The bouncy rhythm, the delicate music arrangement and good musicianship have made Harmonious Wail, one of the few outstanding bands that combines Eastern European folk songs and American jazz music. \nFor those who missed their first Taiwan concert in Chiayi yesterday, try to catch up with one of the six other concerts during their Taiwan tour. \nTheir upcoming gigs are Oct 1 in Yuanlin, Changhua county, Oct 3 in Taipei's National Concert Hall, Oct 5 in Taichung, Oct 6 in Chungli, Taoyuan county, Oct 7 in Kaohsiung and Oct 8 in Hsinchu. \nEstablished in 1987, Harmonious Wail inlcudes mandolin, acoustic guitar, double bass, occasional fiddler and a female vocal. Its music owes a debt to musicians such as Django Reinhardt, Stephane Grappelli, and David Grisman. \nHarmonious Wail founder and leader Sims Delaney-Potthoff said, "It's Jethro Burns' fault," when asked about the style of the band's mandolin-heavy gypsy-jazz. \nFor seven years, Sims studied with Burns, the legendary jazz mandolinist, laying the foundation for Harmonious Wail's acoustic string sound. He studied at Boston's Berklee College of Music, honing his skills while immersing himself in "gypsy" music. \nVocalist Maggie Delaney-Potthoff is a captivating performer. Equally at home scat-singing over a bebop tune, soaring on a solo, or blending with Wail's tight vocal harmonies, she delivers both powerhouse tunes and ballads with confidence and ease. Her well-received tunes include I'm always Chasing Rainbows, After You've Gone. \nAs a strings-based band, the guitarist Tom Waselchuk and bassist John Mesoloras are vital to the band's music. Waselchuck has performed with and led jazz groups such as Full Count Jazz Band, Wholly Cats, and played folk and blues and western swing. \nMesoloras has a powerful, rock steady and energetic stand-up bass playing style and is a perfect match for Sims Delaney-Potthoff's mandolin. Together, the band has a unique aura that brings the audience back to the scene of Paris jazz clubs of the 1930s.
Stephen King, the famed horror writer, once observed that post-apocalypse novels are essentially impossible. Nuclear plants would melt if human civilization disappeared, while chemical plants and pipelines and other infrastructure would poison the earth. Organized life would be impossible. Could it happen here? This year the Taiwan Climate Change Projection Information and Adaptation Knowledge Platform (TCCIP), which is supported by the Ministry of Science and Technology, produced its 10-year assessment of local climate research: The Taiwan Climate Change Projection Information and Adaptation Knowledge Platform: A Decade of Climate Research. The platform and numerous climate-related policies were spurred by the disastrous typhoon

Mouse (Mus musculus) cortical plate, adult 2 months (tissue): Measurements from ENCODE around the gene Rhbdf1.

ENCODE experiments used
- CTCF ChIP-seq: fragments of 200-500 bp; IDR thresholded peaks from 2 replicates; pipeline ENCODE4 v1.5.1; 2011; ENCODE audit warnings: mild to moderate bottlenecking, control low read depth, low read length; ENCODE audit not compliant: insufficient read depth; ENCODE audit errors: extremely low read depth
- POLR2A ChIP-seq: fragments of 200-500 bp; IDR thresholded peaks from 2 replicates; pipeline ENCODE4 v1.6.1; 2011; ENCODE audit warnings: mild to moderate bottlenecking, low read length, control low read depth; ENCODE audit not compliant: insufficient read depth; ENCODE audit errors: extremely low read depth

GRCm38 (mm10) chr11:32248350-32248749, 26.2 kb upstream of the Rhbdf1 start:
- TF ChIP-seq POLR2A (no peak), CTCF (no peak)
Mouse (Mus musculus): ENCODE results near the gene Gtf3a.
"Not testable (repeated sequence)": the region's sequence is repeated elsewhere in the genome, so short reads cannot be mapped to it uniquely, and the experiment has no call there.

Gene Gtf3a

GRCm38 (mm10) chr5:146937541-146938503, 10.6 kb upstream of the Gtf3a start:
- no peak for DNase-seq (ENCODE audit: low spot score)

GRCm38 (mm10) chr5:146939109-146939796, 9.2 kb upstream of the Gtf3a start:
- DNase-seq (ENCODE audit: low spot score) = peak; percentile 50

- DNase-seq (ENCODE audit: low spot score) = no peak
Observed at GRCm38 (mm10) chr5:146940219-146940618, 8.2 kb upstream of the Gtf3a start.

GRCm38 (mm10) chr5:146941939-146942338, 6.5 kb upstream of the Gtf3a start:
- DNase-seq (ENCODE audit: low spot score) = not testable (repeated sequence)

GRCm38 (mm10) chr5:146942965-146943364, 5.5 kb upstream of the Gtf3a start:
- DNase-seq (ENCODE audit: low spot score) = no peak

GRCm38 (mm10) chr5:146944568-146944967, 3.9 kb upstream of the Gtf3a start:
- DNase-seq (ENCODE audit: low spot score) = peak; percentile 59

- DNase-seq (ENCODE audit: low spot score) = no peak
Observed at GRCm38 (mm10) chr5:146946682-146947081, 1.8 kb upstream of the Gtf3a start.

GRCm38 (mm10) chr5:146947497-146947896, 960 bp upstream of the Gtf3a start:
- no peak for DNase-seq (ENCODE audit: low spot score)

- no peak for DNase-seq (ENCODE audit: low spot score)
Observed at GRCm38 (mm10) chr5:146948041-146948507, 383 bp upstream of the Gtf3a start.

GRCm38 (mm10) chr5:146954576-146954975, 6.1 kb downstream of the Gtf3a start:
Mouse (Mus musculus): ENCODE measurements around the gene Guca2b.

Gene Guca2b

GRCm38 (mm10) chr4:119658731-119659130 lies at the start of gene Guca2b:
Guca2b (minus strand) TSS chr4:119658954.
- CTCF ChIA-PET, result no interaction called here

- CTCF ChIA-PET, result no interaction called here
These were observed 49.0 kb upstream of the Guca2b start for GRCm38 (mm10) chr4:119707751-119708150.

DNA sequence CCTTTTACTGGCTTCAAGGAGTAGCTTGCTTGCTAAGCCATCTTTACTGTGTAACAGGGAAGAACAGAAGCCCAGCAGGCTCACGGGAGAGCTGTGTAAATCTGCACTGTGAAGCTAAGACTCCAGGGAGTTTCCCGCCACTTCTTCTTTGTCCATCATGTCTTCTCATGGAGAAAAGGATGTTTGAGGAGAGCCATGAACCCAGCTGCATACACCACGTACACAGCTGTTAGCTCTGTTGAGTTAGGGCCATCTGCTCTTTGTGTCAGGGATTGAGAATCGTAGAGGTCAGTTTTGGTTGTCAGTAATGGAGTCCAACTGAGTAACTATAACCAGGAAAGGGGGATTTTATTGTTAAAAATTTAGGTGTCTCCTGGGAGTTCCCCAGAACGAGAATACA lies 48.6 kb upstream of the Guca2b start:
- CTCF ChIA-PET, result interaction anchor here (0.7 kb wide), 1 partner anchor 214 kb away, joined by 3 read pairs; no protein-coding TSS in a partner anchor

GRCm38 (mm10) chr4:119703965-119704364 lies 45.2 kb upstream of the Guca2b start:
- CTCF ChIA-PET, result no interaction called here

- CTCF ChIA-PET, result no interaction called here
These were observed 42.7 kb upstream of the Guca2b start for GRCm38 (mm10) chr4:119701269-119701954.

Sept. 26 to Oct. 2 Members of the Japanese Diet were appalled at the ever-increasing costs to build Governor-General Gentaro Kodama’s residence in Taipei. Not only did the colonial government keep adding items to the grand complex, they also tapped into funds allocated for the Taiwan Shinto Shrine. That was blasphemy! “I can’t imagine how much they would have spent to build what kind of palace if Shimpei Goto had his way,” civil engineer Hampei Nagao recalls in Story of the Governor-General’s Office (總督府物語), a book by Huang Chun-ming (黃俊銘). Goto, the civil administrator of Taiwan, was summoned to Japan to
Anyone with the ambition to complete a cycle tour around Taiwan would do well to begin with a shorter trip to learn the ropes. Taitung County, with its pristine beaches, spectacular ocean views and mountain trails, is an ideal place to start. There is something of a magnetic draw to the glory of the Pacific Ocean. Just enjoying the sea breeze makes it worth the effort, but there are lots of other things to see and do to make a two or three-day trip a pleasure. I embarked on this adventure on an unusually hot August weekend with the mercury tipping
If an earthquake strikes in the not too distant future and survivors are trapped under tonnes of rubble, the first responders to locate them could be swarms of cyborg cockroaches. That’s a potential application of a recent breakthrough by Japanese researchers who demonstrated the ability to mount “backpacks” of solar cells and electronics on the bugs and control their motion by remote control. Kenjiro Fukuda and his team at the Thin-Film Device Laboratory at Japanese research giant Riken developed a flexible solar cell film that’s 4 microns thick, about 1/25 the width of a human hair, and can fit on the insect’s